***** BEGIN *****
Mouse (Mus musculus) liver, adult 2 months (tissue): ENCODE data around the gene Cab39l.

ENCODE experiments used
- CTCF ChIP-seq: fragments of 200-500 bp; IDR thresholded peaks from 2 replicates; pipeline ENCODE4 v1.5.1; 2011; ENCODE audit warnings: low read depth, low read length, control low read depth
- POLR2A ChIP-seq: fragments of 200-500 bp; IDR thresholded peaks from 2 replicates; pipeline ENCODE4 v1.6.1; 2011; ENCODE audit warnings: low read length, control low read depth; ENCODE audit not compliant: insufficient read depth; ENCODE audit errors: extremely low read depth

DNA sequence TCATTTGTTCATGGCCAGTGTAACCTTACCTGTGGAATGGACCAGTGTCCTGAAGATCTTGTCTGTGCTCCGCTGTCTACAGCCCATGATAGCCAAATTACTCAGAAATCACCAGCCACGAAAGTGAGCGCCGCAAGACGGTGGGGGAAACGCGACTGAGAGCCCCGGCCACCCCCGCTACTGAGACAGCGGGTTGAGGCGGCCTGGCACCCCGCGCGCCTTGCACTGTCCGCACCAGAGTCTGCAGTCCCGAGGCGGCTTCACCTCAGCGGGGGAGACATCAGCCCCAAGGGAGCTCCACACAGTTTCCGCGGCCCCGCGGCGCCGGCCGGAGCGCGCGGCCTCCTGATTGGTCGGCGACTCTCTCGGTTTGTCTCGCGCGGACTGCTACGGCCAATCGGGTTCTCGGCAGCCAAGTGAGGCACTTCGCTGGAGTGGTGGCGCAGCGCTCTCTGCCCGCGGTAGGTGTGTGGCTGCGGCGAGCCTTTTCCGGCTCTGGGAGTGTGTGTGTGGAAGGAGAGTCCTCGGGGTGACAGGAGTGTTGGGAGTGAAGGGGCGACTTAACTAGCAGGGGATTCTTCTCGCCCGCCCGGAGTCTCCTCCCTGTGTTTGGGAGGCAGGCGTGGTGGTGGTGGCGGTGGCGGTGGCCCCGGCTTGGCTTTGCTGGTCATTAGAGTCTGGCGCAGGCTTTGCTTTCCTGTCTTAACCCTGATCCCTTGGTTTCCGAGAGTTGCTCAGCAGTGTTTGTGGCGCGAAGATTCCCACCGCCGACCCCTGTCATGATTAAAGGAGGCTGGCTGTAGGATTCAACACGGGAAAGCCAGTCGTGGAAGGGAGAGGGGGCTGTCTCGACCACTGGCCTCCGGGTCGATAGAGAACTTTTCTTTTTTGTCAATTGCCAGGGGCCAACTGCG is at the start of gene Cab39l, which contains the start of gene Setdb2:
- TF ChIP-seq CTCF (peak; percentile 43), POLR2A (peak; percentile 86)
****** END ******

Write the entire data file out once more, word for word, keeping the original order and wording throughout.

Mouse (Mus musculus) liver, adult 2 months (tissue): ENCODE data around the gene Cab39l.

ENCODE experiments used
- CTCF ChIP-seq: fragments of 200-500 bp; IDR thresholded peaks from 2 replicates; pipeline ENCODE4 v1.5.1; 2011; ENCODE audit warnings: low read depth, low read length, control low read depth
- POLR2A ChIP-seq: fragments of 200-500 bp; IDR thresholded peaks from 2 replicates; pipeline ENCODE4 v1.6.1; 2011; ENCODE audit warnings: low read length, control low read depth; ENCODE audit not compliant: insufficient read depth; ENCODE audit errors: extremely low read depth

DNA sequence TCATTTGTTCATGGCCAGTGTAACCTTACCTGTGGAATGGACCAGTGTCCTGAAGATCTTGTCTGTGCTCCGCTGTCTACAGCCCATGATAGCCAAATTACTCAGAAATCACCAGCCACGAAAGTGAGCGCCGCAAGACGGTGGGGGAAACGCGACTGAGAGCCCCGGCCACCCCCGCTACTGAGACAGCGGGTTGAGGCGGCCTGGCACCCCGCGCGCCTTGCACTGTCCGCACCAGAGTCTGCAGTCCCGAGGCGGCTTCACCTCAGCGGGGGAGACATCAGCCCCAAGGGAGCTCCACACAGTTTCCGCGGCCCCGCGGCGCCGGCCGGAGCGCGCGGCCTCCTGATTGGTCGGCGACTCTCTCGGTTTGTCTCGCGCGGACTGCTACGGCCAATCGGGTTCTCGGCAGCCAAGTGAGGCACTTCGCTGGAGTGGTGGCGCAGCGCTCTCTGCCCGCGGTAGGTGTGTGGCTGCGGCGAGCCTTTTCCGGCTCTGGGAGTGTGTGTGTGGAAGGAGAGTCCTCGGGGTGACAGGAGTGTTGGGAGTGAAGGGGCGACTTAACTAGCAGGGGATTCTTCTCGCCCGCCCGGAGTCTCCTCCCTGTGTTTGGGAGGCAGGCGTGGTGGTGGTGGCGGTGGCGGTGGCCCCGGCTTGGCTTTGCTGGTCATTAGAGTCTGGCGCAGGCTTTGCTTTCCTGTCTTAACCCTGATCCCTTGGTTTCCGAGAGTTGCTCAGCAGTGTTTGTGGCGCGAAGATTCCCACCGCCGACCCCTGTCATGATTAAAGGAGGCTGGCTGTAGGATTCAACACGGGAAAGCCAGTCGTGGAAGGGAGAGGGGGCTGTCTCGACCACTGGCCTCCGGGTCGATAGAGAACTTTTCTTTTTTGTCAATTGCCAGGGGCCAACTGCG is at the start of gene Cab39l, which contains the start of gene Setdb2:
- TF ChIP-seq CTCF (peak; percentile 43), POLR2A (peak; percentile 86)